Crime down 12 percent through first 6 months of year
August 06, 2013
New York--Six months into 2013, statistics from the Jewelers Security Alliance (JSA) show that the number of crimes against the jewelry industry has dropped, though the number of homicides is up and kidnappings and home invasions remain a threat.
According to data released by the JSA last week, there were 740 crimes against the industry totaling $35.3 million in losses between Jan. 1 and June 30. (The JSA reports dollar losses at cost, not retail.)
That is down 12 percent from the same period last year when crimes numbered 844. In dollar terms, total losses are down 14 percent from $41.1 million.
Arrests are down from 273 to 211, a 23 percent drop.
JSA President John J. Kennedy called the decline in the number of crimes significant and attributed it to sharing of information among law enforcement and more well-informed jewelers.
“I don’t know how low you can go. It keeps getting lower and I don’t know where it’s going to stop,” he said.
He acknowledges that crime statistics won’t keep declining indefinitely. Eventually, the trend will reverse itself and that could start as soon as the second half of the year. “It’s impossible to predict,” he said.
Off-premises crimes against the industry, including kidnappings, home invasions and the robbery of traveling salesmen, is the category that has experienced the greatest half-year decline, from 37 incidents in the first six months of 2012 to 26 this year, a 30 percent decline.
Twenty-six is an all-time low for the category, which totaled 92 at the year’s halfway point just five years ago and used to account for as many dollar losses as all other industry crimes combined. Kennedy said the drop is due to more arrests of South American gangs, tougher immigration policies and a significant drop in the number of traveling salesmen.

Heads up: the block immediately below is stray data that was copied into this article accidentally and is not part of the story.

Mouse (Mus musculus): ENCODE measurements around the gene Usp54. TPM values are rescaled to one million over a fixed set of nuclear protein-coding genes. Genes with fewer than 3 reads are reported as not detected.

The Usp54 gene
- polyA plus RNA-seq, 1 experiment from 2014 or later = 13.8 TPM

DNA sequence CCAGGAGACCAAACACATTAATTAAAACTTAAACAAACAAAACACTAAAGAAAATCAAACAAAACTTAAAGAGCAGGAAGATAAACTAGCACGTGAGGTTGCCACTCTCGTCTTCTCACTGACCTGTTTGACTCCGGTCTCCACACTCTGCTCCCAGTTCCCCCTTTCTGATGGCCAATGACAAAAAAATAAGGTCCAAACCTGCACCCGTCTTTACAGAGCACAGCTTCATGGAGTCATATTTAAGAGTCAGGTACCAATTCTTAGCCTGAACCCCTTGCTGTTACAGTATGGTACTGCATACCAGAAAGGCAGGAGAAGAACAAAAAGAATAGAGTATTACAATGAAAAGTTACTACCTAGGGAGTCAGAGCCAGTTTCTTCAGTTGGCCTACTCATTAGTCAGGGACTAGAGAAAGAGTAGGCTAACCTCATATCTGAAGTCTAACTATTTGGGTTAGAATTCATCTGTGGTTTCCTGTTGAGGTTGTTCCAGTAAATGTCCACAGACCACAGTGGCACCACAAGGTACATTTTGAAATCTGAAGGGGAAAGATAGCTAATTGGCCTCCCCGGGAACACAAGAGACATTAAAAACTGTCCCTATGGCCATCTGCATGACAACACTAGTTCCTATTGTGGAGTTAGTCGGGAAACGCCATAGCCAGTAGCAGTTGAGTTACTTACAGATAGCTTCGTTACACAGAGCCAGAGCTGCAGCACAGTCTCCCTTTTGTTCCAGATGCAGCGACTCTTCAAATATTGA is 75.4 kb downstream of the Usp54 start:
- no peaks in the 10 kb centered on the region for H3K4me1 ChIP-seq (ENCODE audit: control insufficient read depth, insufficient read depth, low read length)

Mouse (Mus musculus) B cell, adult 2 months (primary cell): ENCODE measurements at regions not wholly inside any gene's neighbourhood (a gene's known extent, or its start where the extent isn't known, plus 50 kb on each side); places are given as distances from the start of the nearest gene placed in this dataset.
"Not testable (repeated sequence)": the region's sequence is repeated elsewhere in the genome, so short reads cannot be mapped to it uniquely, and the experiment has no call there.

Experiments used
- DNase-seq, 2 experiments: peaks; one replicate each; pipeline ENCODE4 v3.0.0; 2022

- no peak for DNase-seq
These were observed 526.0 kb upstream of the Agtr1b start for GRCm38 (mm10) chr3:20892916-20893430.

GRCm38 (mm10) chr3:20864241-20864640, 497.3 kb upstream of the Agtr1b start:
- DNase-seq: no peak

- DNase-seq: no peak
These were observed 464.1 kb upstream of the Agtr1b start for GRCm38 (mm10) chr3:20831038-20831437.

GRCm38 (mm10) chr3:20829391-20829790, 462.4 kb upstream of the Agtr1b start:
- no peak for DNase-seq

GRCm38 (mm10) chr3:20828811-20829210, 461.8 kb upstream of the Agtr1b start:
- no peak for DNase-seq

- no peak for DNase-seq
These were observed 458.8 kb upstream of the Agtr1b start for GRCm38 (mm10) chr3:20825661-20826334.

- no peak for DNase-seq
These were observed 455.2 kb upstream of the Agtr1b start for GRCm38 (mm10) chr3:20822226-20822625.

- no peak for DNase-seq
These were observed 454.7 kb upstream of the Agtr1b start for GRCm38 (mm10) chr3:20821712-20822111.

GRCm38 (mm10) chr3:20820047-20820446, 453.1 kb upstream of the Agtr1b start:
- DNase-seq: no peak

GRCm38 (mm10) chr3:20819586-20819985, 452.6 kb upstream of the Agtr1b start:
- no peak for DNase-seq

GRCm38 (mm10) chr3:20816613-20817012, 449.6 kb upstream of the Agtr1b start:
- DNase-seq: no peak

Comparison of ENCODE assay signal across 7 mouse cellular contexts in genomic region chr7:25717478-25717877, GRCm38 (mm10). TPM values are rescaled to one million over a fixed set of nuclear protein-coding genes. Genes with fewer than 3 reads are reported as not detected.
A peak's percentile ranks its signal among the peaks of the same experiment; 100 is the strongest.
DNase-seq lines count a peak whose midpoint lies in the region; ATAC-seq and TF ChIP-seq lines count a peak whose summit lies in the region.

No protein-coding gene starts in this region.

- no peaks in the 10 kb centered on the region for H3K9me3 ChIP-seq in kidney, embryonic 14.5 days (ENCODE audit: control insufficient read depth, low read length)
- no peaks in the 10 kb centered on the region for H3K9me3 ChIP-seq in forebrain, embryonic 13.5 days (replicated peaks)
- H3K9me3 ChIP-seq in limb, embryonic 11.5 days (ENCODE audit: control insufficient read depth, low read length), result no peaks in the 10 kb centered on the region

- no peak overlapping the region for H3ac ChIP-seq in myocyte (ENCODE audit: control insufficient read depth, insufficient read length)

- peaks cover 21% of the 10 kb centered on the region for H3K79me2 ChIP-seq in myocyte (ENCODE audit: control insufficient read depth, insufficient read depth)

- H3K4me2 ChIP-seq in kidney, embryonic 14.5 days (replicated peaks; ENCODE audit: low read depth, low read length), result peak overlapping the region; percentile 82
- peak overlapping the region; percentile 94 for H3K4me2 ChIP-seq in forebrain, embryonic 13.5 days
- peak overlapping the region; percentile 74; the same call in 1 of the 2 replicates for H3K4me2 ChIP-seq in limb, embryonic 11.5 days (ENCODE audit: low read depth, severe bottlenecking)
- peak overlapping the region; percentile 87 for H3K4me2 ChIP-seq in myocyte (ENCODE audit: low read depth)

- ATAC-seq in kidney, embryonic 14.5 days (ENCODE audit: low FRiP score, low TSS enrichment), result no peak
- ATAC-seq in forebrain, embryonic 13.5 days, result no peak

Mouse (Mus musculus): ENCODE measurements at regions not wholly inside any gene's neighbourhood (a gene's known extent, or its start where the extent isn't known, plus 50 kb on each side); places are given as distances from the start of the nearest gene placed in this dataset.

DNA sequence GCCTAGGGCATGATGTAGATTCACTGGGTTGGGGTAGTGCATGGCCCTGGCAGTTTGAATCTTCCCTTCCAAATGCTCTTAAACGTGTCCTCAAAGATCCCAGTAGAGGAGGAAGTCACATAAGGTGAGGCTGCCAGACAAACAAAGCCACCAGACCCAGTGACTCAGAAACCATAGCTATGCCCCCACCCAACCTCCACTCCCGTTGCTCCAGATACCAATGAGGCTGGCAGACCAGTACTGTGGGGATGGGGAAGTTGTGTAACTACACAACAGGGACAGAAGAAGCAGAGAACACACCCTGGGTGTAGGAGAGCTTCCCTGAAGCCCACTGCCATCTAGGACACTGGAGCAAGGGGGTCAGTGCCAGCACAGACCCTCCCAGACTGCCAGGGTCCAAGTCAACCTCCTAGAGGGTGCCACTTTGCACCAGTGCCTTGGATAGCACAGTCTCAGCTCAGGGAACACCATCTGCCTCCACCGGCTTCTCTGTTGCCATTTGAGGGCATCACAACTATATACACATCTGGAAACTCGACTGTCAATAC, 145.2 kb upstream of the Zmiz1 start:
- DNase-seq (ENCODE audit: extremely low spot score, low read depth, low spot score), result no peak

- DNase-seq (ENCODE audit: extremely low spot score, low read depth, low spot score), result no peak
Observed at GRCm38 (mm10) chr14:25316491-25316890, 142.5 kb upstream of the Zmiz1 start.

“There are still fewer salesmen on the road. There’s fewer and fewer all the time,” he said.
While the number of off-premises crimes dropped, dollar losses increased from $5.5 million to $6.9 million, with two high-dollar incidences raising the overall average.
Kennedy warns that home invasions and kidnappings remain a threat to jewelers, with the JSA recording six such crimes since the beginning of the year.
Incidences of theft dropped 13 percent, from 461 to 402. Dollar losses in this category declined from $9 million to $5 million.
Robberies, defined as theft that involves the use or force or fear, declined 11 percent, from 159 to 142, with dollar losses down from $19.8 million to $17.4 million. Burglaries, defined as entering a premises, usually at night, to steal something, fell from 187 to 170, a 9 percent drop. Dollar losses in this category fell from $6.8 million to $6.0 million.
While crime in the four categories tracked by JSA has declined year-over-year, two jewelers were murdered between Jan. 1 and June 30 following a year in which the JSA recorded zero homicides of jewelers.
A traveling jewelry salesman from Hong Kong was murdered in West Covina, Calif. in January, and Villa Rica, Ga. retailer Mitch Mobley was killed in his store in late June.
Three more jewelers have become homicide victims since June 30, bringing the to-date total for 2013 to five.
A clerk at National Jewelry Buyers in Albuquerque, N.M. was shot in a robbery in July while two employees of a San Francisco jewelry store, Victoga Inc., were killed by a customer who claimed he was overcharged, news reports state.
“That’s a lot. There are years we don’t have five,” Kennedy said, but adds there is not necessarily a specific reason homicide statistics have increased.
Taking a longer-range view of the statistics, Kennedy said he has noticed a shift in the geographical center of crime over the last few years from the West Coast to East Coast states, specifically Pennsylvania, Maryland and North Carolina.
“We’ve seen a big concentration in that area, particularly in Pennsylvania,” he said.
The shift is due in part to gangs in certain areas of the country being put out of commission while gangs pop up elsewhere, he said.